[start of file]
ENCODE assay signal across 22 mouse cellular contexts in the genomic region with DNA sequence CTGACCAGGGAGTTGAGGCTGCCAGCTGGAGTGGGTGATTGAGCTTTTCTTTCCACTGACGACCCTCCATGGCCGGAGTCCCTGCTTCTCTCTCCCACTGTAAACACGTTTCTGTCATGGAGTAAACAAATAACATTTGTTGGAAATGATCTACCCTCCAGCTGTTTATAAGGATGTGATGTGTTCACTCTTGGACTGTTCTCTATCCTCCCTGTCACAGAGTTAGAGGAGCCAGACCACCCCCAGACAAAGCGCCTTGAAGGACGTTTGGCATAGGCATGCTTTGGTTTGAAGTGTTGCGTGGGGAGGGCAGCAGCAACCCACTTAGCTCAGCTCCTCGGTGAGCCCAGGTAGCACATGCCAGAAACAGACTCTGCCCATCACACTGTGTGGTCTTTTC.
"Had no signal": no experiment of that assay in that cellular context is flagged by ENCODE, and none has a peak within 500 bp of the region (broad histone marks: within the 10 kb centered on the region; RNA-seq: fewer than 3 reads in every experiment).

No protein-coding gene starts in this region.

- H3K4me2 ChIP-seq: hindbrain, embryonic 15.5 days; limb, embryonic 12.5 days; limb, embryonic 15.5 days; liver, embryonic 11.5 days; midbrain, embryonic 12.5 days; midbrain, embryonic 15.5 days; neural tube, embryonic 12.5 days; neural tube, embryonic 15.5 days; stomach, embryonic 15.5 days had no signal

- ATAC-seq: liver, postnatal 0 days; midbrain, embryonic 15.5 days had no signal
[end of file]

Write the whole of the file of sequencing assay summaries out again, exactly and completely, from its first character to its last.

ENCODE assay signal across 22 mouse cellular contexts in the genomic region with DNA sequence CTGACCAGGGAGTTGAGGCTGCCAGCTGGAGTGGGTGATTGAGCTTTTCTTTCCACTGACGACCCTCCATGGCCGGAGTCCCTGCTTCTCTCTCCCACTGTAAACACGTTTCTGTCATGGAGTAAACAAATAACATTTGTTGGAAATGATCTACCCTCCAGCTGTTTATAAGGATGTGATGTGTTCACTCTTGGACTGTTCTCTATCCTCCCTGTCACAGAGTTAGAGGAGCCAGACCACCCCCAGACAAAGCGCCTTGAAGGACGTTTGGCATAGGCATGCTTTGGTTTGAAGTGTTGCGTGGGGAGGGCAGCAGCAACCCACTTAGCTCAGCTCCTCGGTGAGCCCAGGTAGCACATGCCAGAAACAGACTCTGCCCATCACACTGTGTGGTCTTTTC.
"Had no signal": no experiment of that assay in that cellular context is flagged by ENCODE, and none has a peak within 500 bp of the region (broad histone marks: within the 10 kb centered on the region; RNA-seq: fewer than 3 reads in every experiment).

No protein-coding gene starts in this region.

- H3K4me2 ChIP-seq: hindbrain, embryonic 15.5 days; limb, embryonic 12.5 days; limb, embryonic 15.5 days; liver, embryonic 11.5 days; midbrain, embryonic 12.5 days; midbrain, embryonic 15.5 days; neural tube, embryonic 12.5 days; neural tube, embryonic 15.5 days; stomach, embryonic 15.5 days had no signal

- ATAC-seq: liver, postnatal 0 days; midbrain, embryonic 15.5 days had no signal